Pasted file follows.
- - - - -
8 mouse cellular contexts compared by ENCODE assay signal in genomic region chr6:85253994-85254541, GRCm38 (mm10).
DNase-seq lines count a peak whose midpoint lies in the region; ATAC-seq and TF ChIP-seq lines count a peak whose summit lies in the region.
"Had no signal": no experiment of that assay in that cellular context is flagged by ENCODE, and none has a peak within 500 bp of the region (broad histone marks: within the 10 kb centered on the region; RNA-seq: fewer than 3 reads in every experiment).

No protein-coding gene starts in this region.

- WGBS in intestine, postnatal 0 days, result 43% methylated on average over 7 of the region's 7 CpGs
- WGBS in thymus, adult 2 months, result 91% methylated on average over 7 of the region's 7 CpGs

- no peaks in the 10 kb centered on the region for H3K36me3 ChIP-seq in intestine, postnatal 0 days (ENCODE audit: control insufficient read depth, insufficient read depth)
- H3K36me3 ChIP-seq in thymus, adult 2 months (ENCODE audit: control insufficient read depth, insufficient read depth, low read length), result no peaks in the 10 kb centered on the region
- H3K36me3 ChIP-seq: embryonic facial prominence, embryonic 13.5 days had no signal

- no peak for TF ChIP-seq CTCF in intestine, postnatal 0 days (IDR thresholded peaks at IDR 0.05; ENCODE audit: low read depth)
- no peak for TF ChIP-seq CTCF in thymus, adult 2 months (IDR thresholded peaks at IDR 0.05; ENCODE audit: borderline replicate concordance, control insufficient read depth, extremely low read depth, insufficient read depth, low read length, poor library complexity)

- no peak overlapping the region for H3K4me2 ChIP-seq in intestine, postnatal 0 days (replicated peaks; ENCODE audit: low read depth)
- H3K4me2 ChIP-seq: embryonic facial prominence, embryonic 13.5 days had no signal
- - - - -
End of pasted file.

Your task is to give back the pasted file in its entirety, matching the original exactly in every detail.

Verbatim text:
8 mouse cellular contexts compared by ENCODE assay signal in genomic region chr6:85253994-85254541, GRCm38 (mm10).
DNase-seq lines count a peak whose midpoint lies in the region; ATAC-seq and TF ChIP-seq lines count a peak whose summit lies in the region.
"Had no signal": no experiment of that assay in that cellular context is flagged by ENCODE, and none has a peak within 500 bp of the region (broad histone marks: within the 10 kb centered on the region; RNA-seq: fewer than 3 reads in every experiment).

No protein-coding gene starts in this region.

- WGBS in intestine, postnatal 0 days, result 43% methylated on average over 7 of the region's 7 CpGs
- WGBS in thymus, adult 2 months, result 91% methylated on average over 7 of the region's 7 CpGs

- no peaks in the 10 kb centered on the region for H3K36me3 ChIP-seq in intestine, postnatal 0 days (ENCODE audit: control insufficient read depth, insufficient read depth)
- H3K36me3 ChIP-seq in thymus, adult 2 months (ENCODE audit: control insufficient read depth, insufficient read depth, low read length), result no peaks in the 10 kb centered on the region
- H3K36me3 ChIP-seq: embryonic facial prominence, embryonic 13.5 days had no signal

- no peak for TF ChIP-seq CTCF in intestine, postnatal 0 days (IDR thresholded peaks at IDR 0.05; ENCODE audit: low read depth)
- no peak for TF ChIP-seq CTCF in thymus, adult 2 months (IDR thresholded peaks at IDR 0.05; ENCODE audit: borderline replicate concordance, control insufficient read depth, extremely low read depth, insufficient read depth, low read length, poor library complexity)

- no peak overlapping the region for H3K4me2 ChIP-seq in intestine, postnatal 0 days (replicated peaks; ENCODE audit: low read depth)
- H3K4me2 ChIP-seq: embryonic facial prominence, embryonic 13.5 days had no signal